Protecting Ocean Ecosystems

Can the Endangered Species Act Help River Herring?

Alewives swimming upstream. Image via NOAA Habitat.

On August 15, 2017, NOAA Fisheries announced a status review of alewife and blueback herring, two species of river herring. The review will serve to determine whether either species should be listed as threatened or endangered under the Endangered Species Act.

The Endangered Species Act was originally passed by Congress in 1973 with the recognition that our plants and animals possess an “esthetic, ecological, educational, recreational, and scientific value to our Nation and its people,” and that many species facing extinction could possibly disappear from our planet forever.

The current status review of alewife and blueback herring is a follow-up to the agency’s 2013 review, at which time NOAA Fisheries determined that a listing for either species was not warranted. That determination, however, sparked court action by environmental groups, and NOAA Fisheries committed to conducting a new status review.

What’s in a Status Review?

To determine if a species is threatened (meaning “a species is likely to become endangered within the foreseeable future”) or endangered (meaning “a species is in danger of extinction throughout all or a significant portion of its range”), the Endangered Species Act requires the consideration of five criteria:

1. “present or threatened destruction, modification, or curtailment of its habitat or range;

2. overutilization of the species for commercial, recreational, scientific, or educational purposes;

3. disease or predation;

4. the inadequacy of existing regulatory mechanisms; and

5. other natural or manmade factors affecting its continued existence.”

In order to assess these criteria, NOAA Fisheries is soliciting information on a variety of factors including river herring species abundance, productivity, distribution, life history patterns, habitat conditions, efforts to protect or restore river herring and its habitats, the adequacy of existing regulations, and the impacts of environmental variability and climate change.

The deadline to submit comments is October 16, 2017. Comments can be submitted via the federal regulations online portal.

A Critical Moment for River Herring

River herring occupy a very important role in the ocean and coastal ecosystem. They are a forage fish, which means they serve as a food source for many seabirds, marine mammals, and larger predatory fish such as bluefish, tuna, and striped bass.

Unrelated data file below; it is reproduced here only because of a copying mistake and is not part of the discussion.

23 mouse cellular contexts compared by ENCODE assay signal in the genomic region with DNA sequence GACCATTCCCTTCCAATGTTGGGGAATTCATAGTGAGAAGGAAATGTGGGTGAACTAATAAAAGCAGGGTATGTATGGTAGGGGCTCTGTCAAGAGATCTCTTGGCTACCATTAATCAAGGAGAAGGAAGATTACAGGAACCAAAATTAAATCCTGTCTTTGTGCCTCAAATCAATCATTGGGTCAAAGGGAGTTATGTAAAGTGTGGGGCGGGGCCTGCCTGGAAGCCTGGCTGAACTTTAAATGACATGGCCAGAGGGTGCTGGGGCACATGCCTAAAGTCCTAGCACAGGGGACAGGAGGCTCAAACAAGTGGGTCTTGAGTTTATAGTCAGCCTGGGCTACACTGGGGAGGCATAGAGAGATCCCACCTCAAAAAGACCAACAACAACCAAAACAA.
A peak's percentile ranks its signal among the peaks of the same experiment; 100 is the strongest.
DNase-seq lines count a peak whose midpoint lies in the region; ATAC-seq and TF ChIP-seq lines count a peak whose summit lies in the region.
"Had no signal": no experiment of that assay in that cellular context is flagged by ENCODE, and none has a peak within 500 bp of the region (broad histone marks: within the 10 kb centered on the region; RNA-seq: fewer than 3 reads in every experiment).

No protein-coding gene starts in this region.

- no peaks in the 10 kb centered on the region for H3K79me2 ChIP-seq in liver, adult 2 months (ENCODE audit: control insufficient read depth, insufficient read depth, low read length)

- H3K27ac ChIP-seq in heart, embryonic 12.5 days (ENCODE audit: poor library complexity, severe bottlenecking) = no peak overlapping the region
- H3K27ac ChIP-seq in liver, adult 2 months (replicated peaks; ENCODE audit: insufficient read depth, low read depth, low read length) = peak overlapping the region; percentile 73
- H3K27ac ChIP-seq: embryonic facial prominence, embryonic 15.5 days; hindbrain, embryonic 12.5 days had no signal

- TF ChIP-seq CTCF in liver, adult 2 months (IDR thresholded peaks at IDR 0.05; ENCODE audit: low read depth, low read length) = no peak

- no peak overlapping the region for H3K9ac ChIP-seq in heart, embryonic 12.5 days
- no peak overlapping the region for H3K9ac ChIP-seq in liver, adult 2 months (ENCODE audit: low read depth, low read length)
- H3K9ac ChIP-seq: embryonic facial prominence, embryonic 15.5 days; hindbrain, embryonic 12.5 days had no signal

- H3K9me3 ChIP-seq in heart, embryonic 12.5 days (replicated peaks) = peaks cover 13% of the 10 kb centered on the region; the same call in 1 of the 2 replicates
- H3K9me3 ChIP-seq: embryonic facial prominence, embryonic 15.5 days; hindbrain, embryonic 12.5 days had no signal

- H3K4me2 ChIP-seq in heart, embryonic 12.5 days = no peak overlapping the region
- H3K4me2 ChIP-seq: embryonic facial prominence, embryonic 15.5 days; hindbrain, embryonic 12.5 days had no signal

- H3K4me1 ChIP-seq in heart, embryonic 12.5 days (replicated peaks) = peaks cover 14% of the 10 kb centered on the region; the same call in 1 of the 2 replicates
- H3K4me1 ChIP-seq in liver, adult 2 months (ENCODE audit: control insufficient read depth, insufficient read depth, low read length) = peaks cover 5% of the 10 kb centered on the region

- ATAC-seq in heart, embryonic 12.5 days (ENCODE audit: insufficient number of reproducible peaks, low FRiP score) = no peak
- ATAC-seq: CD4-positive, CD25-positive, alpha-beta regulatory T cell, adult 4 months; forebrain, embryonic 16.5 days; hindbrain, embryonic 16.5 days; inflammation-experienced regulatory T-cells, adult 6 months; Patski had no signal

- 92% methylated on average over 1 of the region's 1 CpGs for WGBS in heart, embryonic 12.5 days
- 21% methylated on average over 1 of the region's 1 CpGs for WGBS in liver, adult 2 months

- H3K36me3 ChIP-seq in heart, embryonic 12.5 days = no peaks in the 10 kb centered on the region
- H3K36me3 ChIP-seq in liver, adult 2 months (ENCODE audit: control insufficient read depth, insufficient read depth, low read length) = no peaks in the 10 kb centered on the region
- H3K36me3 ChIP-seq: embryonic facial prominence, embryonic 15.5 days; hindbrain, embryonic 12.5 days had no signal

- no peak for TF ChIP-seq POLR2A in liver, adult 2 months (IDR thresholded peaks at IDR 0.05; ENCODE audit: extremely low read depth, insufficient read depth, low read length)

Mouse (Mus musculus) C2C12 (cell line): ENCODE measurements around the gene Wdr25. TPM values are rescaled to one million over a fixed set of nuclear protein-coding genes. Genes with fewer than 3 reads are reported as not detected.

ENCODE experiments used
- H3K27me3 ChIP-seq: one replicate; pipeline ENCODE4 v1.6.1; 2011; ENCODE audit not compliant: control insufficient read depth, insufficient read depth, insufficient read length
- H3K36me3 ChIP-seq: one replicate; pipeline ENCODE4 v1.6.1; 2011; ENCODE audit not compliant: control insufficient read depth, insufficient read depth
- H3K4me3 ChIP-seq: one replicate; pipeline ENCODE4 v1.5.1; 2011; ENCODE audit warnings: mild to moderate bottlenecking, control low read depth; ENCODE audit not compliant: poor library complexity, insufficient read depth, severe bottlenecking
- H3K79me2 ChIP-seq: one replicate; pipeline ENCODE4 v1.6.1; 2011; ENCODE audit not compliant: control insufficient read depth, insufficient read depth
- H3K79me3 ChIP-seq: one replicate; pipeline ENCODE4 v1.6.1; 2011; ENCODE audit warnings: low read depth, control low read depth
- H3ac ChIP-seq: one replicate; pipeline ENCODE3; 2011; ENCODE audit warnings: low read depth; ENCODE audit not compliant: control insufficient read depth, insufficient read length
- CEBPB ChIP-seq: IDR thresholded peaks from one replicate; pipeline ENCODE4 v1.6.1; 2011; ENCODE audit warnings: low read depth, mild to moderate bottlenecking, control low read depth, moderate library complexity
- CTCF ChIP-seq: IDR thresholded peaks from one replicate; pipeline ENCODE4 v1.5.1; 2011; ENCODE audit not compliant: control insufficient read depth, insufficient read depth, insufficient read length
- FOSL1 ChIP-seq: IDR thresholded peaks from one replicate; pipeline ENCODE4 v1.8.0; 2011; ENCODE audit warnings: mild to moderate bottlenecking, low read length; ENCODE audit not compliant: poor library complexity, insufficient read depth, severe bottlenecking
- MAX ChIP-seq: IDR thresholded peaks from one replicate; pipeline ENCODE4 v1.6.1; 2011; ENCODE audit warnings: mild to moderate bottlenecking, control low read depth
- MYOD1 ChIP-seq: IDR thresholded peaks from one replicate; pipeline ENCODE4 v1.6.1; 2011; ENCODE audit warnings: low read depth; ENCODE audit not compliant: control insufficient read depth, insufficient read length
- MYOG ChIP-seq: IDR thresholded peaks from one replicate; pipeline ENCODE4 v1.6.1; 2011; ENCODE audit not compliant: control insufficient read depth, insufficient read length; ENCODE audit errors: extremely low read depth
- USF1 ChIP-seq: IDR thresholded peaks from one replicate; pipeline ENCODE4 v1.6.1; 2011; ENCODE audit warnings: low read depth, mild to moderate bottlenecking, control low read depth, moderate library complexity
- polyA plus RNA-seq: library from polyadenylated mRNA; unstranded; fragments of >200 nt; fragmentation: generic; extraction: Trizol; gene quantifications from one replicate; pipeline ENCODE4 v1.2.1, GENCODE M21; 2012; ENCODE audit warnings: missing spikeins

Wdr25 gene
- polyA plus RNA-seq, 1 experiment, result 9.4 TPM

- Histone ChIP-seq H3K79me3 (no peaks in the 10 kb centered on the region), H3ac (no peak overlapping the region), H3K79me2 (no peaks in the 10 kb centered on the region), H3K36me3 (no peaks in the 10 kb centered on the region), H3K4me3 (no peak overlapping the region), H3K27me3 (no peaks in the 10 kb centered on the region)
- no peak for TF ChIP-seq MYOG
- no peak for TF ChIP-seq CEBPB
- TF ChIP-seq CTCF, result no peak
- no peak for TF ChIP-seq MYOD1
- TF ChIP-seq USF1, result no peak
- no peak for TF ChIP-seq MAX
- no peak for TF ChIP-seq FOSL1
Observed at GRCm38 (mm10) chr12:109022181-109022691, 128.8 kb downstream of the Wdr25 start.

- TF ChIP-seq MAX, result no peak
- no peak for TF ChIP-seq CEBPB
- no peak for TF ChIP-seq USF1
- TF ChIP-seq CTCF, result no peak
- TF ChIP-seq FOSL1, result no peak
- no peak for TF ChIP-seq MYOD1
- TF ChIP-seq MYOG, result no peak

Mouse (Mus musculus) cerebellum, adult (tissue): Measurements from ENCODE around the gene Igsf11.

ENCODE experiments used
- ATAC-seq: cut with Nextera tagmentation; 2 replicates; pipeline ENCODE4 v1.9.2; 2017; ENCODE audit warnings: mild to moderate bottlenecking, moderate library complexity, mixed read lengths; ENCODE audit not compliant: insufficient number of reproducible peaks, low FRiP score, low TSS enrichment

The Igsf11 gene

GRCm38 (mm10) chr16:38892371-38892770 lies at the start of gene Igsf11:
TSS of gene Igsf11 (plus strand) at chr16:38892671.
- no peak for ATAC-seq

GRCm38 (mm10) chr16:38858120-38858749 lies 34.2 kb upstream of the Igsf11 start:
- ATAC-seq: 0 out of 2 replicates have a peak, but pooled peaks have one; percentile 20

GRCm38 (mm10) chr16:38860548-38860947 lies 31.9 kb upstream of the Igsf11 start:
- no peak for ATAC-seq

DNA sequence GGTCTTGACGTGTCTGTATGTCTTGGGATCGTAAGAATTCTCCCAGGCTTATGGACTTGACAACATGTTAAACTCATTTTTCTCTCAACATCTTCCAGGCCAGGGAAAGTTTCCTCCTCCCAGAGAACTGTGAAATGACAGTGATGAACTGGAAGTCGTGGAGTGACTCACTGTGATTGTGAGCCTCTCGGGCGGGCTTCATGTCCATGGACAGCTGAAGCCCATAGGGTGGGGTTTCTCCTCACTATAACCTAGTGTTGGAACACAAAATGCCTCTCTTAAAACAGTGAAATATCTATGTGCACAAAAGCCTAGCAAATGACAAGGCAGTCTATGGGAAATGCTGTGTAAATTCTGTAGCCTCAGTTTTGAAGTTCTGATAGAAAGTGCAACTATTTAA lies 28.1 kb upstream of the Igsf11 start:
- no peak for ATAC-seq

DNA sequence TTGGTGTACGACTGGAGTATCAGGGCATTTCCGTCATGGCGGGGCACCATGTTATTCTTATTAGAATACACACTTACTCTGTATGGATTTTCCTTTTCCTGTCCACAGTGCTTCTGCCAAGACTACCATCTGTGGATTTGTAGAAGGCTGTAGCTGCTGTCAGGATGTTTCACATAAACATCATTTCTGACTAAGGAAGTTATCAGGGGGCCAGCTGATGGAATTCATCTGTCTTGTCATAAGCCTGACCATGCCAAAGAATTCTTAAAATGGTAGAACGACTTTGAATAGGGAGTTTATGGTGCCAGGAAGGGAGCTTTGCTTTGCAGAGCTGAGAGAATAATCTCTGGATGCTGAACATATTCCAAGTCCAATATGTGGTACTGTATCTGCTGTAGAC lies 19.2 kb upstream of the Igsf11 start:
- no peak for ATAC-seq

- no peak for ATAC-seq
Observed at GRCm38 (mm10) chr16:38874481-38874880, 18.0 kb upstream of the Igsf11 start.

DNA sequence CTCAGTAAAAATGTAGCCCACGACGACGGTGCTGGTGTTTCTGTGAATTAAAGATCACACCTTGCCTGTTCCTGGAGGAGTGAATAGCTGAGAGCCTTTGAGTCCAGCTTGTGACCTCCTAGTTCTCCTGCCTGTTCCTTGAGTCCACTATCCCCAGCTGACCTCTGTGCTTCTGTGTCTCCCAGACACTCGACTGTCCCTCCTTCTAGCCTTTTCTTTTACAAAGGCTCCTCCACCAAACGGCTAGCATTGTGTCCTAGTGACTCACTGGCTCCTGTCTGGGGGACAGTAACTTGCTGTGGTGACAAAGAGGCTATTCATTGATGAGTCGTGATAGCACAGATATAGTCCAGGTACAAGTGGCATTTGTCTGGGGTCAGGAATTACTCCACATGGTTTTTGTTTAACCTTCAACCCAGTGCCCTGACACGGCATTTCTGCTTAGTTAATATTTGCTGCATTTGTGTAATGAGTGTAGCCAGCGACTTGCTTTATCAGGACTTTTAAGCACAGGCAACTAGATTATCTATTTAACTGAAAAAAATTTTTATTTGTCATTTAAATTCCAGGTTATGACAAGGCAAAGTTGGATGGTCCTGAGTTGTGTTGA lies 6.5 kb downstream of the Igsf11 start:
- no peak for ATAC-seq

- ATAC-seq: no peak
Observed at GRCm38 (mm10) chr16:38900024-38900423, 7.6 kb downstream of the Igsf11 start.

Each spring, river herring migrate upriver to spawn. Traditionally, communities would gather to observe river herring make their strenuous journey from the ocean to rivers spanning the length of the East Coast; but unfortunately, dam construction and other development has impeded this migration for decades. Millions of private and public dollars have been invested in projects to restore river herring habitat, including efforts to remove dams or install fish ladders. While individual rivers have seen large increases in yearly herring runs and spawning events, recent reports indicate that river herring populations still remain at historic lows. Estimates vary, but recent science suggests a 98% decline in river herring populations since the 1970s.

Current management measures clearly are not working to protect these critical fish. For the last 30 years, river herring have been managed only in state waters, leaving them vulnerable to be scooped up by midwater trawling vessels in federal waters that start three miles from shore. There have been attempts to limit incidental catch of river herring in federal waters, but river herring populations have not received the protections they need to recover.

Given the current state of the species, river herring would greatly benefit from Endangered Species Act protections. When a species is listed as threatened or endangered, NOAA Fisheries designates critical habitat for the species to help ensure that future federal activities do not contribute to species decline.  Additionally, an Endangered Species Act listing protects the species from unauthorized “take”—harassment or other harm—that could inhibit species recovery. Given the fast-growing nature of forage fish species, these sort of protections could help river herring rebuild relatively quickly to benefit future fishermen and the ocean and coastal ecosystem.

This is a critical moment for river herring. These small fish have faced many obstacles, many of them man-made. As the ocean environment rapidly changes around them, including warming ocean temperatures due to climate change, river herring are bound to face many more challenges. It’s time that we recognize the grave threats to river herring survival and give them the protections they need to rebuild.


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